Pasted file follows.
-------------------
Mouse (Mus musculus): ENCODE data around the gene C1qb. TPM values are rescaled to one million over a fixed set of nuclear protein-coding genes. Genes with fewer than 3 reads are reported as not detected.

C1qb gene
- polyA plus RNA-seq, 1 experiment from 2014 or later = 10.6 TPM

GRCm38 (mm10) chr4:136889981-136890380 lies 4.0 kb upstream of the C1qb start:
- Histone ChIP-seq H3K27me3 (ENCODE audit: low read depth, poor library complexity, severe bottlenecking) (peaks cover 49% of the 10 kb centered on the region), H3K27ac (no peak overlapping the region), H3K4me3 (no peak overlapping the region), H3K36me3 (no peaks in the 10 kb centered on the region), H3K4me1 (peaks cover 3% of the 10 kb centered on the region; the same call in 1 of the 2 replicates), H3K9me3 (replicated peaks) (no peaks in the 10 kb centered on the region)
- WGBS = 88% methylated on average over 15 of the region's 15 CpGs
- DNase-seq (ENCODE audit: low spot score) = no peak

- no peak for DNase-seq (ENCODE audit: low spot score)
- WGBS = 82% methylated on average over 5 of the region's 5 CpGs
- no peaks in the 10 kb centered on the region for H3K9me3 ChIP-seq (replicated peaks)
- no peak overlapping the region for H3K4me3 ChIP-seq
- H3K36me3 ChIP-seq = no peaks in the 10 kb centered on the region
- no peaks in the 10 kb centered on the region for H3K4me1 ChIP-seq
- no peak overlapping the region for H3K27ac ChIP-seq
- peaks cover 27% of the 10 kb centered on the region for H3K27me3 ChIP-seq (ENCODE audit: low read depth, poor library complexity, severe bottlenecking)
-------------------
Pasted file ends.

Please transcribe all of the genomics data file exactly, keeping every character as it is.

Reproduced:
Mouse (Mus musculus): ENCODE data around the gene C1qb. TPM values are rescaled to one million over a fixed set of nuclear protein-coding genes. Genes with fewer than 3 reads are reported as not detected.

C1qb gene
- polyA plus RNA-seq, 1 experiment from 2014 or later = 10.6 TPM

GRCm38 (mm10) chr4:136889981-136890380 lies 4.0 kb upstream of the C1qb start:
- Histone ChIP-seq H3K27me3 (ENCODE audit: low read depth, poor library complexity, severe bottlenecking) (peaks cover 49% of the 10 kb centered on the region), H3K27ac (no peak overlapping the region), H3K4me3 (no peak overlapping the region), H3K36me3 (no peaks in the 10 kb centered on the region), H3K4me1 (peaks cover 3% of the 10 kb centered on the region; the same call in 1 of the 2 replicates), H3K9me3 (replicated peaks) (no peaks in the 10 kb centered on the region)
- WGBS = 88% methylated on average over 15 of the region's 15 CpGs
- DNase-seq (ENCODE audit: low spot score) = no peak

- no peak for DNase-seq (ENCODE audit: low spot score)
- WGBS = 82% methylated on average over 5 of the region's 5 CpGs
- no peaks in the 10 kb centered on the region for H3K9me3 ChIP-seq (replicated peaks)
- no peak overlapping the region for H3K4me3 ChIP-seq
- H3K36me3 ChIP-seq = no peaks in the 10 kb centered on the region
- no peaks in the 10 kb centered on the region for H3K4me1 ChIP-seq
- no peak overlapping the region for H3K27ac ChIP-seq
- peaks cover 27% of the 10 kb centered on the region for H3K27me3 ChIP-seq (ENCODE audit: low read depth, poor library complexity, severe bottlenecking)